originally had a fair representation of the stitches through raised details, but they were all lost during sanding. I applied a thin strip of Aluminum tape to simulate the folded canvas reinforcement, and over it I pressed a dull knife to simulate the stitches. I will make my mind about this technique only after priming the model... Let's see.

Another difference of the tracked version from the standard Storchs is the tail wheel. It is similar to the Morane-Saunier MS-500/502, although visibly longer and wearing a protective triangular plate fixed to the strut arms. I can only guess that this plate would avoid dragging tall grass or prevent the wheel from sinking in the mud during take-offs and landings.

After the tedious job of masking the canopy, using a combination of Tamiya tape and Parafilm-M, I sprayed a coat of Model Master Acryl RLM 02 (#4770) over the area. A number of respectable seams appeared, and I spent some time eliminating them. Tragedy almost struck during an attempt to remove Mr.Surfacer from the front windscreen using Mr.Thinner. The nasty stuff migrated under the masks destroying the layer of Future. Something in my mind told me to check it before proceeding, and after lifting the affected masks I discovered the problem. I can't describe my dismay in facing the task ahead. Sand, polish, apply Future (by brush) and masking again (I just reused the old ones). Well, at least it was better than discovering the problem in the final steps. I resprayed RLM02 on the canopy, and also in some suspicious areas, as a pre-primer.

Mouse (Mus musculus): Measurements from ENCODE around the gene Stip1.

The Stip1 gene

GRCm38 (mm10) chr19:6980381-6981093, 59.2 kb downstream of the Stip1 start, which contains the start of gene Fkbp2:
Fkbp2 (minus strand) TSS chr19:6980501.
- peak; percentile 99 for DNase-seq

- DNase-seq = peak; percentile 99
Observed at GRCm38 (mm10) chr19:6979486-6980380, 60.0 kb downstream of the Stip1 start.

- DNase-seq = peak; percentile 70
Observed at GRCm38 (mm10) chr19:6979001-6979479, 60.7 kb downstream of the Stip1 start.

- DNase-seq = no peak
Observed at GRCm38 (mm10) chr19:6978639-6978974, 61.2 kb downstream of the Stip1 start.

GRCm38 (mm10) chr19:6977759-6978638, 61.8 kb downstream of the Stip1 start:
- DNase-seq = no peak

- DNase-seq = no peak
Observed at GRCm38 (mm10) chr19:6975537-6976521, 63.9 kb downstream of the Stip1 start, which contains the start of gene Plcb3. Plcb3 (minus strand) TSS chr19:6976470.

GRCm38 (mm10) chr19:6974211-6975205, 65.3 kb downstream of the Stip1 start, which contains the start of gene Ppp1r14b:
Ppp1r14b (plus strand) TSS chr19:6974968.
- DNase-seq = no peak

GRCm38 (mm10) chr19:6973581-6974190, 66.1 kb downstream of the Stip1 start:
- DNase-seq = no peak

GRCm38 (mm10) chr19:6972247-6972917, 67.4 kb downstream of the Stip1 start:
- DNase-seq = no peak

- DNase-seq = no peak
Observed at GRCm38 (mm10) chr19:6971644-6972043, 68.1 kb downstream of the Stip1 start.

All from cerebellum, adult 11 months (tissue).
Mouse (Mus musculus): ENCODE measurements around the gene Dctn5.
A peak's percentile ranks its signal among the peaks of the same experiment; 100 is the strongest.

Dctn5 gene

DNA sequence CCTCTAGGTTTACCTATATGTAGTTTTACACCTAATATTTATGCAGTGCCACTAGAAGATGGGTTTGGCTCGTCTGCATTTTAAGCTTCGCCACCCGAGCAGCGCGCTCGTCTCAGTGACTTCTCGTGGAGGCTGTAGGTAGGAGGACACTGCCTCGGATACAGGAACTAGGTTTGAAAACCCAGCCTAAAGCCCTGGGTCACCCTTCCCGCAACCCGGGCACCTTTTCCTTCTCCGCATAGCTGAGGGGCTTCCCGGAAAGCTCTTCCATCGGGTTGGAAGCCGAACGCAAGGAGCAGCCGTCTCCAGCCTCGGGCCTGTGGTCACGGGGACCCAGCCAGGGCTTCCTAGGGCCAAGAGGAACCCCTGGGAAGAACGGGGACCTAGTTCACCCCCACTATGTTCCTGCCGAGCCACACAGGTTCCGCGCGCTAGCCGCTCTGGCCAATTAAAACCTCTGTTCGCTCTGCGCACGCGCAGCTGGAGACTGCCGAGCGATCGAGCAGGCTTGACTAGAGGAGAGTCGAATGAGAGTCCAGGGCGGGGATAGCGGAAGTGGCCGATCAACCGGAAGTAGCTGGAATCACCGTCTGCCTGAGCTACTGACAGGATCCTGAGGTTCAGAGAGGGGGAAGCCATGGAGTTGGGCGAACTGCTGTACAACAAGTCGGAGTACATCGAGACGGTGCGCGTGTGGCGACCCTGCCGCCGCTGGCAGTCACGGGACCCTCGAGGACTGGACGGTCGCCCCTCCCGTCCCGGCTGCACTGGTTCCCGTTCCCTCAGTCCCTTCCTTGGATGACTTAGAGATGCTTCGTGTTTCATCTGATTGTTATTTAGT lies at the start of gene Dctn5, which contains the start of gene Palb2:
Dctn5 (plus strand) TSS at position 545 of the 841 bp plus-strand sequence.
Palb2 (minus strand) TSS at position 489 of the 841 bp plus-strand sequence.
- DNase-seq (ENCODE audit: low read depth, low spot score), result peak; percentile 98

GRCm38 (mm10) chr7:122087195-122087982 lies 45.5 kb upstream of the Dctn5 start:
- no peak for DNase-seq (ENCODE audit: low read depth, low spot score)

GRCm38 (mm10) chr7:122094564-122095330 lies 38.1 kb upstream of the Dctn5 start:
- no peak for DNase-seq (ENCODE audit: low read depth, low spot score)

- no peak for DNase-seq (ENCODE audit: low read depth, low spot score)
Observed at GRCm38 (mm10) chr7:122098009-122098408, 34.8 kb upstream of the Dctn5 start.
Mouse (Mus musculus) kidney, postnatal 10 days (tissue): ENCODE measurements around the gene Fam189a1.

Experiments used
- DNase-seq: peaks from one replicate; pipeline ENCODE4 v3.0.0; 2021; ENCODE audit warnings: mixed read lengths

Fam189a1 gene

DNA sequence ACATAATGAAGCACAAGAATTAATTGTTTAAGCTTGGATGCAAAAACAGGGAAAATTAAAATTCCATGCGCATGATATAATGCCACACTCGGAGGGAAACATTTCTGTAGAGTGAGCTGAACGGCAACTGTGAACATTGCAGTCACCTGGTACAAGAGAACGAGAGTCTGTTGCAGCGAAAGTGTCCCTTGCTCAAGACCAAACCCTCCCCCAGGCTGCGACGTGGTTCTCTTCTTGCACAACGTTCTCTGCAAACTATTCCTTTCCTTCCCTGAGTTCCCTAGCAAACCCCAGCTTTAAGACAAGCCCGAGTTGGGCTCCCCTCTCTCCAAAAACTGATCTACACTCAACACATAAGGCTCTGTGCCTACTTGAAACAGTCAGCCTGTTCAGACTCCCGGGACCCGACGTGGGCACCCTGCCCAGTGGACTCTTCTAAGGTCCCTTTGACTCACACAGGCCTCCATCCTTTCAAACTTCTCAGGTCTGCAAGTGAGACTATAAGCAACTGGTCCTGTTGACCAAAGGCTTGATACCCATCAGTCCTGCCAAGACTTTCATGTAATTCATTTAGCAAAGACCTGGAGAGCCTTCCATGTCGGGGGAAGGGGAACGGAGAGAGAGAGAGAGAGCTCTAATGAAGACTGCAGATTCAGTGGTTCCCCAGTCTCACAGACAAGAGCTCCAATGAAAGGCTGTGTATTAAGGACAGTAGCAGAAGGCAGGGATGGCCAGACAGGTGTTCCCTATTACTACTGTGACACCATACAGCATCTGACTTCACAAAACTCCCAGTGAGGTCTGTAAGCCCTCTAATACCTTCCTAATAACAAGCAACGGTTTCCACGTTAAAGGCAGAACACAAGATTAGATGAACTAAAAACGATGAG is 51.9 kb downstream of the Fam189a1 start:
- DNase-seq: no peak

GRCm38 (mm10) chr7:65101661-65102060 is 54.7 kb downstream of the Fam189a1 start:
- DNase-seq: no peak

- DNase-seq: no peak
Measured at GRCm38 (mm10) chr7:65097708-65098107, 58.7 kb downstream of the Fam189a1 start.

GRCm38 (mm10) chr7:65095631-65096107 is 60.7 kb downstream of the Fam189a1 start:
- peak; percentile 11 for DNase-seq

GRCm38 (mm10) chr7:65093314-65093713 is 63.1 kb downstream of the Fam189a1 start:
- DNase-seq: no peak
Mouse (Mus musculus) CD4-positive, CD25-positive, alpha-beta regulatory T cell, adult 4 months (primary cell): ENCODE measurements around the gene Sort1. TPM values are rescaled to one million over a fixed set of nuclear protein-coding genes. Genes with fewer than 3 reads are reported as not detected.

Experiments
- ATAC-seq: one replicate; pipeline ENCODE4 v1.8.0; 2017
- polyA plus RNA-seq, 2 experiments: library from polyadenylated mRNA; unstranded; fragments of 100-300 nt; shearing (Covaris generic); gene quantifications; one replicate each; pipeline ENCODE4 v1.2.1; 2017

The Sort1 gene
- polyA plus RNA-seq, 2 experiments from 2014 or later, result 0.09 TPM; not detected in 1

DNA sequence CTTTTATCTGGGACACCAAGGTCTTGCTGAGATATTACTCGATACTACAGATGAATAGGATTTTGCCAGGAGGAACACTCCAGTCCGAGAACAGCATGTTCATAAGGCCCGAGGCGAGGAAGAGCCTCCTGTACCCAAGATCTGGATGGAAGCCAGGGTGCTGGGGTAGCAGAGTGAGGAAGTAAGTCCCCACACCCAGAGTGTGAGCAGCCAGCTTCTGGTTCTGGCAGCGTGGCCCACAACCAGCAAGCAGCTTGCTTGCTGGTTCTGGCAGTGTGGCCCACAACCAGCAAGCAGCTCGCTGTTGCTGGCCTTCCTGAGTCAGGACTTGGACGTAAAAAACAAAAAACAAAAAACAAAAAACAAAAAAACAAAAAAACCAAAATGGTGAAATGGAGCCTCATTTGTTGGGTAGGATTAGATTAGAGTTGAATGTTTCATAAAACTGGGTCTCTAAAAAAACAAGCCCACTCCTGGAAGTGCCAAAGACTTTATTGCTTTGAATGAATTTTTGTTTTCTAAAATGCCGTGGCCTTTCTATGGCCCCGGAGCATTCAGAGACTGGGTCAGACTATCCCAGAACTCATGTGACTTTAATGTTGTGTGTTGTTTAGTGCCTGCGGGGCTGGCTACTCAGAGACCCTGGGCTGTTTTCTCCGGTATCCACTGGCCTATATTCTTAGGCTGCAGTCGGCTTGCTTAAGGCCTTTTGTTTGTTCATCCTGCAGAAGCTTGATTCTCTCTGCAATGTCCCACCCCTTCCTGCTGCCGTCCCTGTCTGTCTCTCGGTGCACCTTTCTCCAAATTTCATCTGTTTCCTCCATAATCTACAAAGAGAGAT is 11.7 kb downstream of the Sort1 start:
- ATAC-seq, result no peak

Except for the tail surfaces, the fuselage was done. So I finished the horizontal stabilizers. Due to the lack of a tight fit of these parts, I elected to remove the kit locating pins and installed a small length of metal rod to go all the way through the tail. If properly done, this measure guarantees a perfect alignment of the stabilizers, as far as the pin and the holes are straight:

Once glued in place, I alleviated the seams with Mr. Surfacer wiped with a cotton swab dampened in isopropyl alcohol:

Now, to the wings and rudder. The details added to the wings were basically: a new wing fuel tank indicator support, replacement of the various inspection hatches (poorly molded in the kit), improvement of the stats' actuating arms, deepening the control surfaces lines.

I'll detail how each of these enhancements were added. I wondered these tips may be useful to you...